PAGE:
While guns should not be in the hands of violent offenders, current federal mandatory minimum sentences for gun possession crimes are broadly written and sometimes produce absurd and unintended results, treating nonviolent gun owners as if they had committed heinous crimes.
Current Gun Mandatory Minimum Sentence Legislation
The Sentencing Reform and Corrections Act of 2017 (S. 1917) is a bipartisan bill introduced in the U.S. Senate on October 4, 2017, by Senate Judiciary Committee Chairman Chuck Grassley (R-Iowa) and Sens. Richard Durbin (D-Ill.), Mike Lee (R-Utah), Sheldon Whitehouse (D-R.I.), Lindsey Graham (R-S.C.), Patrick Leahy (D-Vermont), Jeff Flake (R-Ariz.), Dianne Feinstein (D-Calif.), Roy Blunt (R-Missouri), Cory Booker (D-N.J.), and Tim Scott (R-S.C.).
If passed into law, the bill would, among other things, reduce several federal (not state) mandatory minimum drug and gun sentences and make those reductions retroactive for some federal prisoners; make the Fair Sentencing Act of 2010 retroactive; expand the “safety valve” exception for federal drug mandatory minimum sentences; and allow some federal prisoners to spend more time in less restrictive forms of Bureau of Prisons custody if they complete rehabilitative programs and productive activities in prison.
The SAFE Justice Act is a bipartisan bill sponsored by Reps. Jason Lewis (R-Minn.) and Bobby Scott (D-Va.) in the U.S. House of Representatives. The bill does not repeal any federal mandatory minimum sentences or reduce drug mandatory minimum sentences across the board, but instead limits the application of federal mandatory minimum drug sentences to the highest-level offenders, as Congress originally intended. The bill also fixes problems in the drug conspiracy and good time credit laws, reforms the federal compassionate release process, and permits prisoners to earn time off their sentences for completing rehabilitative programs, among many other reforms. FAMM supports the SAFE Justice Act.
The Problem: Federal law requires lengthy 5-, 7-, 10-, and 30-year mandatory minimum sentences for possessing, brandishing, or discharging a gun in the course of a drug trafficking crime or a crime of violence (18 U.S.C. § 924(c)). There are also mandatory minimum sentences of 25 years for each subsequent conviction. The law requires that these mandatory prison terms be served back-to-back (i.e., consecutively, not concurrently) with each other and with any other punishment the person receives for the underlying offense. This is known as “stacking,” and it can result in absurdly lengthy sentences (see the story of Weldon Angelos below, a nonviolent, small-time pot seller serving a 55-year mandatory minimum sentence). The § 924(c) law is also often applied to nonviolent gun owners who do not actually harm or injure anyone. Additionally, the law applies even to legally purchased and registered guns and rifles found in the person’s home, even if the guns were not present or used during the actual offense. All too often, a nonviolent or addicted drug offender selling drugs in their home can find themselves serving an extra five years in prison just because they also had a gun in the home — even if the gun was never used during a drug sale.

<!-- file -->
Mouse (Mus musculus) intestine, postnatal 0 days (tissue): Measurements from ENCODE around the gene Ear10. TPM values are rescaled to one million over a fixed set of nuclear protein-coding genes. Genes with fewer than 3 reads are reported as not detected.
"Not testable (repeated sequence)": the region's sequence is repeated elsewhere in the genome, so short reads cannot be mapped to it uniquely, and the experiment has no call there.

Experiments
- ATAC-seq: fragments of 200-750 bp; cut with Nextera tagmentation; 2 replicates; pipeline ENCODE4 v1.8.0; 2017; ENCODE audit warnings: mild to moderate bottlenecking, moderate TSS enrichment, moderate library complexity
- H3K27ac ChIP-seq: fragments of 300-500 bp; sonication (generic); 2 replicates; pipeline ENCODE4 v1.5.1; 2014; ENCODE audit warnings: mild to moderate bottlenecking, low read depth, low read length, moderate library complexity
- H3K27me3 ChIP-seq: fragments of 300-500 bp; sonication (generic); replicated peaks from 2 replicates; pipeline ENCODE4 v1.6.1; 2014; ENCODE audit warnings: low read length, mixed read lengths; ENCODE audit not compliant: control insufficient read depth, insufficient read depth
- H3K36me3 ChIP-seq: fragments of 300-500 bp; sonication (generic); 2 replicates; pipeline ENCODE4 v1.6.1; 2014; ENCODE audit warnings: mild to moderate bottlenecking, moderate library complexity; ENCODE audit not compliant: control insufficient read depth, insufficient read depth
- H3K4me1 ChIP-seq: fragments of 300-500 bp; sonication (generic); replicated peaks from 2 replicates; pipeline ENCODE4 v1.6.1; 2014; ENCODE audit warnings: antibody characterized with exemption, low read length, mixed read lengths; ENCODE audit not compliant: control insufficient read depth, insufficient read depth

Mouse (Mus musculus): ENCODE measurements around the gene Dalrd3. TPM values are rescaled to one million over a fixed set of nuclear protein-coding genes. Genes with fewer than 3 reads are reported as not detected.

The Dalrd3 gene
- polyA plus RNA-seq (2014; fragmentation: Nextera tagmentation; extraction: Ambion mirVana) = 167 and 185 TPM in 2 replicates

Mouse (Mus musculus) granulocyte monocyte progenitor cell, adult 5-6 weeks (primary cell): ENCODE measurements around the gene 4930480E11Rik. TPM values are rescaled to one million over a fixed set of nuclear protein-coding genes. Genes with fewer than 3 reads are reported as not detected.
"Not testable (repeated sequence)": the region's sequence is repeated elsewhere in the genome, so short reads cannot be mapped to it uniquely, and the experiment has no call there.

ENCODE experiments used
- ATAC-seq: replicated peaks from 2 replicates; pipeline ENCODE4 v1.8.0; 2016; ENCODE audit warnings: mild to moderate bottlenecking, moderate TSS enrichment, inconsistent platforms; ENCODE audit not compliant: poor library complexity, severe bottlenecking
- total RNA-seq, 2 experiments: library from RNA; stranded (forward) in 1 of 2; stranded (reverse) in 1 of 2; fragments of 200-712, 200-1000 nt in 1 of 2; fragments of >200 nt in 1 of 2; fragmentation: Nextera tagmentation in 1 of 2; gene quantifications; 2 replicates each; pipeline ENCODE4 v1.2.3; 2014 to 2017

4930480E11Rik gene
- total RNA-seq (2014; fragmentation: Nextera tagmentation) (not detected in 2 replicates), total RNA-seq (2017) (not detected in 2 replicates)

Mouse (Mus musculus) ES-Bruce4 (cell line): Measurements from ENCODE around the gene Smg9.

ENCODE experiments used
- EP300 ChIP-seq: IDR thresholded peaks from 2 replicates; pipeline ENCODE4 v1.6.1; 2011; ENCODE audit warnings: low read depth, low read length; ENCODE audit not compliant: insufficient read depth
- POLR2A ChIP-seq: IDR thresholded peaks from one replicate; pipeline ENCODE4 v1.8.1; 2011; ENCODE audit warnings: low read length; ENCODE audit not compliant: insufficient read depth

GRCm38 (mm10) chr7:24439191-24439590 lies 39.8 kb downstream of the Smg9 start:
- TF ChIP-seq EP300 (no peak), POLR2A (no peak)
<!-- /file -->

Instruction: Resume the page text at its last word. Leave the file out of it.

The Armed Career Criminal Act (ACCA, 18 U.S.C. § 924(e)) is another federal gun law that requires a 15-year mandatory minimum sentence for anyone who possesses a gun or ammunition and also has three prior convictions for drug trafficking or violent felonies. The mandatory minimum applies even if the prior convictions are very old, nonviolent, minor, resulted from a drug addiction, or resulted in no prison time. Currently, there is no safety valve for any federal gun crimes.
- Create a safety valve that allows judges to sentence below the mandatory minimum if doing so will not endanger the public.
- Fix the “stacking” problem: create a safety valve that allows the judge to make 18 U.S.C. § 924(c) sentences run concurrently, rather than consecutively.
- Fix the “stacking” problem: re-write 18 U.S.C. § 924 so that the 25-year mandatory minimum sentences for subsequent convictions only apply when the person is a “true recidivist” – a person whose prior convictions under § 924 are already final (i.e., the person served a sentence for a prior § 924 violation, and then committed another § 924 offense later on).
- Re-write 18 U.S.C. § 924 to reduce the length of the 25-year mandatory minimum sentences for subsequent convictions (e.g., to 10 years or 15 years).